PV-Thermal has many uses beyond energy generation
In my last column I talked about photovoltaic (PV) modules getting hot during operation due to the fact that they absorb a great deal of solar energy that is converted to heat. In fact, more solar energy is converted to heat than electricity in a typical PV module. We’ve recorded temperatures of more than 150 degrees on the underside of the module used in our Energy Systems course at Chico State.
When a PV array is mounted on a rooftop, this heat is wasted and often ends up heating the roof of the house. This can cause more heat gain into the attic space and puts more load on your air-conditioning system in the summer. In the winter, this heat gain could be helpful, but the effect is greatest in the summer.
Therefore, a PV module is a thermal collector as well as an electricity producer. Why not harness this heat for beneficial purposes? This idea is not new, especially in Europe, where systems have already been designed and marketed. They are known as PV-Thermal, or PVT systems, and are used for water heating and space heating in homes in addition to providing on-site electricity. These systems heat a liquid or air that passes along the underside of a PV module. Similar to a conventional solar-thermal collector, the heated fluid can be used to supplement domestic hot water during all seasons or be used for space heating in the winter.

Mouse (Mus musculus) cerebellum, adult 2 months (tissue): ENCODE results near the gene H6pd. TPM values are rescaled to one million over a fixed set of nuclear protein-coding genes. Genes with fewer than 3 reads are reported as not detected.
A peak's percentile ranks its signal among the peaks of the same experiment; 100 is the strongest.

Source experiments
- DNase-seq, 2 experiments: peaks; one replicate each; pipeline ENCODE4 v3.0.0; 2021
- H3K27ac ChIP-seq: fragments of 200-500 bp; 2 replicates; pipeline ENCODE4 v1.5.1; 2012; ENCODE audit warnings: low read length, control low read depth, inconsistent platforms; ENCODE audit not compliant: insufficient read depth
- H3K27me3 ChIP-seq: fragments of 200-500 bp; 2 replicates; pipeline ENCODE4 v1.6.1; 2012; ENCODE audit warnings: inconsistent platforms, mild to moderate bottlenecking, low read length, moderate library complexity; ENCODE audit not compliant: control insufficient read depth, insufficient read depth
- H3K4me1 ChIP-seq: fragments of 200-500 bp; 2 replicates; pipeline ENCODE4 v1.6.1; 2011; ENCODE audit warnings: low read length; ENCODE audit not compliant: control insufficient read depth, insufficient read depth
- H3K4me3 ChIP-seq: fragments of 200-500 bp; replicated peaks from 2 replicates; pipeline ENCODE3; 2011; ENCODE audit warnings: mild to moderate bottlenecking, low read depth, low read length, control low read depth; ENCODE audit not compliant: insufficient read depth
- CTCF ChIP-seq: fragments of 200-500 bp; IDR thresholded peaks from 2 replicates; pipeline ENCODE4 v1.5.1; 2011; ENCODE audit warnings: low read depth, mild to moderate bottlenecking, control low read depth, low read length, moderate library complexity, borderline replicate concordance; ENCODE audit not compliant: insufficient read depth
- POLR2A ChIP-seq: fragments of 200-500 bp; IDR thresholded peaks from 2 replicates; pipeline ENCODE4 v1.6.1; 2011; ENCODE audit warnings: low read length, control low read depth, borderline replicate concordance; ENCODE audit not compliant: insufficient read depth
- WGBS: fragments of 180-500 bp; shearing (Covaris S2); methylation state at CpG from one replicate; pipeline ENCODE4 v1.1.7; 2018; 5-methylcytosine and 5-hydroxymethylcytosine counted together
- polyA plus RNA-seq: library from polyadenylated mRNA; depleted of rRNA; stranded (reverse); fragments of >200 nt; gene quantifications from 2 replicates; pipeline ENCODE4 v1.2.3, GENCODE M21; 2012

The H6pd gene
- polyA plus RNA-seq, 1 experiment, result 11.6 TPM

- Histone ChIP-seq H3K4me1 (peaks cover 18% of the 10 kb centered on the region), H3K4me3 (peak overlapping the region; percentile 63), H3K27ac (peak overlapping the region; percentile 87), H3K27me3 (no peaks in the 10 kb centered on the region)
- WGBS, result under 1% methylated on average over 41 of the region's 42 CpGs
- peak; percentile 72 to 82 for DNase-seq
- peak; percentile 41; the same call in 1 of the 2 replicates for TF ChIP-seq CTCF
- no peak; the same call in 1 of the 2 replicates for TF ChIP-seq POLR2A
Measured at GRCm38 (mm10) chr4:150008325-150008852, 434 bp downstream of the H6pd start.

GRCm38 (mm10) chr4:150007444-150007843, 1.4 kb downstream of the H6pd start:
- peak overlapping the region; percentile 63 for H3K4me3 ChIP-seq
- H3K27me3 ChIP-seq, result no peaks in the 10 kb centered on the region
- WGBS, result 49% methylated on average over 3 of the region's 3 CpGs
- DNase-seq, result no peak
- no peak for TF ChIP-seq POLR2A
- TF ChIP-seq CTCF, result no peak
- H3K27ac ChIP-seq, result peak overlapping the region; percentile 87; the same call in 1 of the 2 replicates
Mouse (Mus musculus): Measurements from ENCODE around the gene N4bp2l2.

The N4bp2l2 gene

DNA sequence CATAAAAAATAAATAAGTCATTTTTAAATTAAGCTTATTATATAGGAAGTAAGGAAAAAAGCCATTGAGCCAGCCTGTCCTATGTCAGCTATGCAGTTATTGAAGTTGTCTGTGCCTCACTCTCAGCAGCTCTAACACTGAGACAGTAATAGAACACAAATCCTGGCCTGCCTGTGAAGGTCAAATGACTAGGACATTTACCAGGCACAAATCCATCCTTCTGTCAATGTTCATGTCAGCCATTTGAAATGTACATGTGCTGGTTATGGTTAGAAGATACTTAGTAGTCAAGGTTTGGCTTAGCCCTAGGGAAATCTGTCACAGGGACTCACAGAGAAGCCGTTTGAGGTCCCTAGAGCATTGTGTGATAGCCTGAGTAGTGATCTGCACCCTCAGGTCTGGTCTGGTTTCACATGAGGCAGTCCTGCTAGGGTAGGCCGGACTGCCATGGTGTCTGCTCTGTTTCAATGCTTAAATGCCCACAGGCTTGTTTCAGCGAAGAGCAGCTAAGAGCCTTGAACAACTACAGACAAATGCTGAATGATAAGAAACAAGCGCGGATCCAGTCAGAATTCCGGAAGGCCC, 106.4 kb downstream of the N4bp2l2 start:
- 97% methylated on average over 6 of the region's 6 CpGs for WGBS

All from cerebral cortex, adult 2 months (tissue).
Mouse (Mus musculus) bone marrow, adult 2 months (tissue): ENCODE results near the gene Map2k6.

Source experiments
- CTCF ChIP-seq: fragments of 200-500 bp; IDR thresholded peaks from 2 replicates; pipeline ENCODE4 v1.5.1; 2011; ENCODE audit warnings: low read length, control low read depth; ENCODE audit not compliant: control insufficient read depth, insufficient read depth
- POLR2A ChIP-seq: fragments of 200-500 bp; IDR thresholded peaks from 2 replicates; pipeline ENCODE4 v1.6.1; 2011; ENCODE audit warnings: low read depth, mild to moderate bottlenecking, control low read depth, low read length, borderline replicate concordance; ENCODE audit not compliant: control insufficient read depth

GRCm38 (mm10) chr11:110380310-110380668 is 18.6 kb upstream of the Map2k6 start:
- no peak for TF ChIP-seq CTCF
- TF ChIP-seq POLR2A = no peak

An added benefit of PVT is improved performance of the PV module as an electricity producer. Since silicon PV cells are more efficient when they are cooled, more electrical power is generated in a PVT system. This can raise the overall solar-to-electric efficiency of the system by up to 2 percent (e.g. from about 14 percent to 16 percent).
The only company in the United States I know of that offers such a system is PVT Solar in Berkeley (www.pvtsolar.com). The company’s “echo” design is somewhat different from European systems—air is drawn under the PV array, which is followed by a row of conventional solar-thermal collectors to boost the air temperature. This high-temperature air is ducted through the roof to an energy-transfer module located in the attic. This module contains the fan that pulls the air into the house, a heat exchanger for heating domestic water, and a filter for cleaning the air before it enters the house for space heating. If space heating is not needed, the air is simply exhausted to the outside.
The echo system can be used to help cool your home, too. During the nighttime, the PV modules and solar collectors cool off quite rapidly due to radiation to the night sky. Air can be circulated through the same channels and be cooled before it enters the home.
A PVT Solar echo system will yield an additional 40 percent to 50 percent of energy capture in heat and costs about 25 percent more than a conventional PV system. With it, you get electricity generation, water heating, space heating, cooling and ventilation in one package!